Ramadan is the ninth month of the Muslim calendar, calculated according to when the crescent moon is sighted. During this entire month, adult Muslims do not eat from sunup to sundown. This is called fasting. In the evening, the day's fast is broken with a meal called iftar. Before the day's fast begins, Muslims eat a pre-dawn meal called suhoor. When the month is over, Muslims celebrate a three-day holiday with feasting and gift exchanges, called Id-ul-Fitr (the Festival of Breaking the Fast).
Tart or sweet, cherries are a favorite flavor, and there's more to cherries than meets the eye. Cherries actually belong to the rose family. Cherry's rosy relatives include other stone fruits such as almonds, apricots, plums, peaches, and nectarines.
February is a terrific month to dig into cherries. For years, people have made cherry pies to celebrate George Washington's birthday on February 22. Why do we think of cherries when we think of our first president?
Have you ever been in a place where there were lots of buildings but no trees? New housing developments or parts of a city that have been neglected for a long time may not have the shady spots and fresh air that trees give. As trees breathe, they let out oxygen that humans and animals need to survive. Their roots hold the ground together, making sure the soil doesn't blow away in the wind. When a tree dies naturally in the forest, its wood becomes a home for insects and a cafeteria for the hungry birds who eat those insects. Trees provide so many good things for the Earth.
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The Afterlife of Holly Chase by Cynthia Hand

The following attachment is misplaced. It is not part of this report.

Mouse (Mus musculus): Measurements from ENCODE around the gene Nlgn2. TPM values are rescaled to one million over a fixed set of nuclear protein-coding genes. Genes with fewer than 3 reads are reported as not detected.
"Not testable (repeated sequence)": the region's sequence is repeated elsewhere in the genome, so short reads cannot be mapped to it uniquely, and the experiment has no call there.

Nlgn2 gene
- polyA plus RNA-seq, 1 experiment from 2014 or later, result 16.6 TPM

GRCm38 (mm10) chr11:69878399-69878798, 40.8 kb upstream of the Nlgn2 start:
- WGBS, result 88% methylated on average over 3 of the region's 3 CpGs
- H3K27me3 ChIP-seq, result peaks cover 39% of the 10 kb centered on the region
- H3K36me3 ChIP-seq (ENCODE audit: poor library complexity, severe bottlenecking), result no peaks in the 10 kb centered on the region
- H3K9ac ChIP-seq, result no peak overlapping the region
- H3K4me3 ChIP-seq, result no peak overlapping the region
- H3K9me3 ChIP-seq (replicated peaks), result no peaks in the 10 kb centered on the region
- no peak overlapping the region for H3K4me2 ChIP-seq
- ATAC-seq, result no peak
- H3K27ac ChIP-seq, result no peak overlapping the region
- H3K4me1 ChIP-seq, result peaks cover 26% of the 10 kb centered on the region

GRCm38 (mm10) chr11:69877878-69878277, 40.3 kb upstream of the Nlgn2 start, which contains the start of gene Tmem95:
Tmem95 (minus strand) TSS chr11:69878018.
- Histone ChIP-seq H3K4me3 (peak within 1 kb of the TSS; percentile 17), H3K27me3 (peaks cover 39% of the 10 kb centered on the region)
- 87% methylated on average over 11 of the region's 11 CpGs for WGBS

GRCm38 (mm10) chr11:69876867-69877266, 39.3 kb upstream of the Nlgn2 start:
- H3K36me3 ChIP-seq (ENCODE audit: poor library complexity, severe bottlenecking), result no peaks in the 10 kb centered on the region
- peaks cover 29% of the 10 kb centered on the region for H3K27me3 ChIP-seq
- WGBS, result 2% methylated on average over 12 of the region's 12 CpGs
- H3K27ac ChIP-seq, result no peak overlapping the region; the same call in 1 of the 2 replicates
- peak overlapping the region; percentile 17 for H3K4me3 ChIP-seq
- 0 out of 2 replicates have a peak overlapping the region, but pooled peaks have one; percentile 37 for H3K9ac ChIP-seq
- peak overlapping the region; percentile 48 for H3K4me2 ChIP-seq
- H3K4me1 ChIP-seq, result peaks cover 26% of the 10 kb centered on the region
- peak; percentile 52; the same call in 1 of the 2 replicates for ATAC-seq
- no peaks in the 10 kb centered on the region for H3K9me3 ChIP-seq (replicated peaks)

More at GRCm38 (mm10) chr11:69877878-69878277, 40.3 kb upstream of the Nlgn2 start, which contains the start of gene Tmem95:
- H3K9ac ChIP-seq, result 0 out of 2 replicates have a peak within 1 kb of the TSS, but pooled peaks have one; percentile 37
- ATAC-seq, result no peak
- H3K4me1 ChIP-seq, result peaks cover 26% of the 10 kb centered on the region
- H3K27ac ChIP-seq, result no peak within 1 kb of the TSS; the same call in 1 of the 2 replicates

After being visited by three ghosts on Christmas Eve, Holly Chase chooses not to mend her spoiled ways. Upon her death, Holly discovers her selfishness has caused her to work for eternity as a ghost of Christmas past. Every year Project Scrooge saves another miserly grouch, and Holly stays frozen at seventeen while her family and friends go on living without her. But this year, everything is about to change . . . (catalog summary)
What are librarians looking forward to most this holiday season? Besides spending time with loved ones, we eagerly anticipate having personal time to stream movies, read books, and watch logs burning in the fireplace. The library can help you with those movies, books, and, yes, even get you those “burning” logs!
Holiday shopping for children can be great fun and also challenging. You want to give children something they will love and hopefully enrich their lives. The perfect gift? A book, of course!
Gumdrops, lollipops, chocolate squares, jelly bears, and peppermint candies. The sky is the limit as far as decorating your own gingerbread house. They are a ton of fun to decorate, but first, you need to make the house itself.
This year, the celebration and cheer begin with Southern Living's Christmas 2017 guide. With page after page of decorating ideas, 100 all-new, kitchen-tested recipes for family feasts and utilizing leftovers (or, "Bestovers," as they prefer to call them), Southern Living has made its mark once again within the holiday season.
It ain't over 'til it's over! Every year kids and adults build up a head of steam for the Christmas holidays. Then the magical day comes and goes too quickly, leaving scraps of wrapping paper and half-munched cookies all around the house, as well as the nagging feeling that someone special has been left off the greeting and gifting list.
Kwanzaa, celebrated between December 26 and January 1, is a time for families in the African-American community to come together and enjoy their heritage. Unlike many holidays, Kwanzaa was created by one person, Maulana Karenga, in 1966. He named the celebration Kwanzaa, which means "first fruits" in Swahili.